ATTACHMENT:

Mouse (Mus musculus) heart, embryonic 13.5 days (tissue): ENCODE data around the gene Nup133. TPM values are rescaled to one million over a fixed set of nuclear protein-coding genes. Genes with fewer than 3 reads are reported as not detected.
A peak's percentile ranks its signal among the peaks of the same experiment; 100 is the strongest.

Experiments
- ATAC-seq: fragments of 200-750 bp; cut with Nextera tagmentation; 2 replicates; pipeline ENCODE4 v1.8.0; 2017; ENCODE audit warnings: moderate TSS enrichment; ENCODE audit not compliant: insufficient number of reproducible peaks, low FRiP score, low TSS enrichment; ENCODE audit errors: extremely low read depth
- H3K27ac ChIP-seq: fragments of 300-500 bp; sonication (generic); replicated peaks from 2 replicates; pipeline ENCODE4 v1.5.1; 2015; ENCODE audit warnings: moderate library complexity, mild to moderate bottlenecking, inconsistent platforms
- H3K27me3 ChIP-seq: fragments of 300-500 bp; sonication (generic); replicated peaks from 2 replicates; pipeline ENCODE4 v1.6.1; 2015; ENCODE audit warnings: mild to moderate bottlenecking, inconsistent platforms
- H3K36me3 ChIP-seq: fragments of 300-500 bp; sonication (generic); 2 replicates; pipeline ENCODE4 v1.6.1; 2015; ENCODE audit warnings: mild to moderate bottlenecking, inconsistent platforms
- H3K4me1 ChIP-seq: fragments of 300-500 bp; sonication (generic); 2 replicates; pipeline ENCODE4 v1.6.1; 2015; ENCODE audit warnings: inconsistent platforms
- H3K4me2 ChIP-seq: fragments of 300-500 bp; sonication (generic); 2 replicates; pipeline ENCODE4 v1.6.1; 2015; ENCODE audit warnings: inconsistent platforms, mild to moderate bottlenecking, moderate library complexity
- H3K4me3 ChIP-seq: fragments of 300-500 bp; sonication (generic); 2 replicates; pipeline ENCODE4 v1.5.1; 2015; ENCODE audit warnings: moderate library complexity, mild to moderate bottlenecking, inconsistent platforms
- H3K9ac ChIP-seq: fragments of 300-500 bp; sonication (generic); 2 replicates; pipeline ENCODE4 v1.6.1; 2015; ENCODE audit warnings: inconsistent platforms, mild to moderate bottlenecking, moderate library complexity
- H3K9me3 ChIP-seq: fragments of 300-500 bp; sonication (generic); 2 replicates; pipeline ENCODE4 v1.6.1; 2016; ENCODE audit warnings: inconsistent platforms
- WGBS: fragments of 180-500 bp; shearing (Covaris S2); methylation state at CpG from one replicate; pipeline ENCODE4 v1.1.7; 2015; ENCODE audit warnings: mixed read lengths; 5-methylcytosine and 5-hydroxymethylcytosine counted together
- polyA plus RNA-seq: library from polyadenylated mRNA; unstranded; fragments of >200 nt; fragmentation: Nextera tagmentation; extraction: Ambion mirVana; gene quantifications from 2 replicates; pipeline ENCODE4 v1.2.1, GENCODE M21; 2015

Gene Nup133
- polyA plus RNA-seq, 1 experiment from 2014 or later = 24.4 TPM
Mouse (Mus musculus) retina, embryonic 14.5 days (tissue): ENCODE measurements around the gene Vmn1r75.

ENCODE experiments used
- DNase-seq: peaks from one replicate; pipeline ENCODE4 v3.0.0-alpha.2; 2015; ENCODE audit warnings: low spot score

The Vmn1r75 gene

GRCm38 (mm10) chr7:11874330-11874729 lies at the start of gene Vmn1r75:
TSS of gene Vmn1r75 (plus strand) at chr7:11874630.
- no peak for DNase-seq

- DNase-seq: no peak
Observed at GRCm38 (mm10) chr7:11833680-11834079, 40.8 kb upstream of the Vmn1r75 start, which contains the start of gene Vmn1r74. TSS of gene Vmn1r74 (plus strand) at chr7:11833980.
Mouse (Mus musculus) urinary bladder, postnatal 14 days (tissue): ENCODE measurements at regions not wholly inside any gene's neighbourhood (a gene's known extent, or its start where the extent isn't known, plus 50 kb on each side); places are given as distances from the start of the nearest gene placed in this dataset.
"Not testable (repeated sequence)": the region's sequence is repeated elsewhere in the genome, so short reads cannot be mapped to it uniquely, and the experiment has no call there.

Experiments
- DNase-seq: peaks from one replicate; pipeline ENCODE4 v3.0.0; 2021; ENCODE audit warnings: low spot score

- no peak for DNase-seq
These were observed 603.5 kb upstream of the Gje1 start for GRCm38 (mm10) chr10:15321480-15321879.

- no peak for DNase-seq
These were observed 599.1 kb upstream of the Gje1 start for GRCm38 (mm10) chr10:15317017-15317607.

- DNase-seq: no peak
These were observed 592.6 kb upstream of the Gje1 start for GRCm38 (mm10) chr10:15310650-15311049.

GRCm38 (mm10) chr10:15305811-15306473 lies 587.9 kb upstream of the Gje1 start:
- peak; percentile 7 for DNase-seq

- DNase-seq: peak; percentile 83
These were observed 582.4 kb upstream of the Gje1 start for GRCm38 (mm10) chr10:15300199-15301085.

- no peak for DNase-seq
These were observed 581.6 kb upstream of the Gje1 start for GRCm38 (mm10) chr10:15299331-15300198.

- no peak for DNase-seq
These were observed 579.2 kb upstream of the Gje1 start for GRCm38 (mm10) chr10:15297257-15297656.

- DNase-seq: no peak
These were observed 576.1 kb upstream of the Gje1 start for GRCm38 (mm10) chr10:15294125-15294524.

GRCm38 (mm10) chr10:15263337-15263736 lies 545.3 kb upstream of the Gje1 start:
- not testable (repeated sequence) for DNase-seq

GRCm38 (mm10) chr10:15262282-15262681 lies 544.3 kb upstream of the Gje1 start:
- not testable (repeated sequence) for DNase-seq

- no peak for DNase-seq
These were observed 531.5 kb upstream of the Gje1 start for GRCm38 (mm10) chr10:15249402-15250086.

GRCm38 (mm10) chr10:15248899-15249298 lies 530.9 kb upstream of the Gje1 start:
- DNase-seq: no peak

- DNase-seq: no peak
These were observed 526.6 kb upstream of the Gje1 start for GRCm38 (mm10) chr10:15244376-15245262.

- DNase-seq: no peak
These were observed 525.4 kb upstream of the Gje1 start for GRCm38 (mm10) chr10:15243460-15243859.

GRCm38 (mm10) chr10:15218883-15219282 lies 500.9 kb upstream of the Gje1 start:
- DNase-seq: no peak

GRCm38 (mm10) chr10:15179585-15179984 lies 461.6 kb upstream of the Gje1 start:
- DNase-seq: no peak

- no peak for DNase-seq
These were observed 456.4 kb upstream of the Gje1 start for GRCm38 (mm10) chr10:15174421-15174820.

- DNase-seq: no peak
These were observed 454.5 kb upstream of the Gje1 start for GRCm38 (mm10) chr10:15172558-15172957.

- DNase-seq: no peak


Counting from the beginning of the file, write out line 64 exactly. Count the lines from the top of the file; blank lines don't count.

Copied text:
- DNase-seq: no peak